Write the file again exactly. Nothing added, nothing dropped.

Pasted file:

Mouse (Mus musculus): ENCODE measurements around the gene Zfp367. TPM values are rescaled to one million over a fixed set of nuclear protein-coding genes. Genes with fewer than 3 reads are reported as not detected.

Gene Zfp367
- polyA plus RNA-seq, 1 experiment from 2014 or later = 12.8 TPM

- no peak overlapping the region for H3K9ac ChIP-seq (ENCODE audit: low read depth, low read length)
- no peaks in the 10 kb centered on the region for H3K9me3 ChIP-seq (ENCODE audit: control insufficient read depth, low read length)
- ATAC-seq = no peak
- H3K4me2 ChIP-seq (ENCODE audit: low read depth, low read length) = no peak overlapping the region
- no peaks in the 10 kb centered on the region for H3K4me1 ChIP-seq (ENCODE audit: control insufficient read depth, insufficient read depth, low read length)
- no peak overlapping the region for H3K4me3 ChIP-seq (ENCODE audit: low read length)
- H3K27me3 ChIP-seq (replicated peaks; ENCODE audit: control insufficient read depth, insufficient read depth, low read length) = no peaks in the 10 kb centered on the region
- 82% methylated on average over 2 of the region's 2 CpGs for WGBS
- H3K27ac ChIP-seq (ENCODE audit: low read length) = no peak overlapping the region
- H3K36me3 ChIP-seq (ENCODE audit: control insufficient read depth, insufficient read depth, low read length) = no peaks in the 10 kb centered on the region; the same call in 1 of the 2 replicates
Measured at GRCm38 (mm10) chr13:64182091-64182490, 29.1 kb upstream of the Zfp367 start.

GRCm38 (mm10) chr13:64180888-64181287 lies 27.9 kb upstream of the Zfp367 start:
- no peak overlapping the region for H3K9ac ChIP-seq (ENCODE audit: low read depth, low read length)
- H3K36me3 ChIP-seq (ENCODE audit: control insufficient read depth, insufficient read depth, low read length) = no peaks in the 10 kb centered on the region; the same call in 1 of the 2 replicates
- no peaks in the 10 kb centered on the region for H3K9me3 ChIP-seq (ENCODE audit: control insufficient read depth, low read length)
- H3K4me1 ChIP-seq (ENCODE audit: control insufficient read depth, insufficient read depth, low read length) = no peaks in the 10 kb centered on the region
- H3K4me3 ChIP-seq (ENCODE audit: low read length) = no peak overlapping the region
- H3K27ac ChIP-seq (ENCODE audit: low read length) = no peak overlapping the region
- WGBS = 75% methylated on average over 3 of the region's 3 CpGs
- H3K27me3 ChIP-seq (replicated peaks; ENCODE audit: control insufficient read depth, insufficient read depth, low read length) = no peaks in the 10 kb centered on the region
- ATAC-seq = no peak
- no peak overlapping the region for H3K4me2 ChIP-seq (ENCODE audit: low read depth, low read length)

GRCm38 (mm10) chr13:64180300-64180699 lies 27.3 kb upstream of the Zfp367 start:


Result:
Mouse (Mus musculus): ENCODE measurements around the gene Zfp367. TPM values are rescaled to one million over a fixed set of nuclear protein-coding genes. Genes with fewer than 3 reads are reported as not detected.

Gene Zfp367
- polyA plus RNA-seq, 1 experiment from 2014 or later = 12.8 TPM

- no peak overlapping the region for H3K9ac ChIP-seq (ENCODE audit: low read depth, low read length)
- no peaks in the 10 kb centered on the region for H3K9me3 ChIP-seq (ENCODE audit: control insufficient read depth, low read length)
- ATAC-seq = no peak
- H3K4me2 ChIP-seq (ENCODE audit: low read depth, low read length) = no peak overlapping the region
- no peaks in the 10 kb centered on the region for H3K4me1 ChIP-seq (ENCODE audit: control insufficient read depth, insufficient read depth, low read length)
- no peak overlapping the region for H3K4me3 ChIP-seq (ENCODE audit: low read length)
- H3K27me3 ChIP-seq (replicated peaks; ENCODE audit: control insufficient read depth, insufficient read depth, low read length) = no peaks in the 10 kb centered on the region
- 82% methylated on average over 2 of the region's 2 CpGs for WGBS
- H3K27ac ChIP-seq (ENCODE audit: low read length) = no peak overlapping the region
- H3K36me3 ChIP-seq (ENCODE audit: control insufficient read depth, insufficient read depth, low read length) = no peaks in the 10 kb centered on the region; the same call in 1 of the 2 replicates
Measured at GRCm38 (mm10) chr13:64182091-64182490, 29.1 kb upstream of the Zfp367 start.

GRCm38 (mm10) chr13:64180888-64181287 lies 27.9 kb upstream of the Zfp367 start:
- no peak overlapping the region for H3K9ac ChIP-seq (ENCODE audit: low read depth, low read length)
- H3K36me3 ChIP-seq (ENCODE audit: control insufficient read depth, insufficient read depth, low read length) = no peaks in the 10 kb centered on the region; the same call in 1 of the 2 replicates
- no peaks in the 10 kb centered on the region for H3K9me3 ChIP-seq (ENCODE audit: control insufficient read depth, low read length)
- H3K4me1 ChIP-seq (ENCODE audit: control insufficient read depth, insufficient read depth, low read length) = no peaks in the 10 kb centered on the region
- H3K4me3 ChIP-seq (ENCODE audit: low read length) = no peak overlapping the region
- H3K27ac ChIP-seq (ENCODE audit: low read length) = no peak overlapping the region
- WGBS = 75% methylated on average over 3 of the region's 3 CpGs
- H3K27me3 ChIP-seq (replicated peaks; ENCODE audit: control insufficient read depth, insufficient read depth, low read length) = no peaks in the 10 kb centered on the region
- ATAC-seq = no peak
- no peak overlapping the region for H3K4me2 ChIP-seq (ENCODE audit: low read depth, low read length)

GRCm38 (mm10) chr13:64180300-64180699 lies 27.3 kb upstream of the Zfp367 start: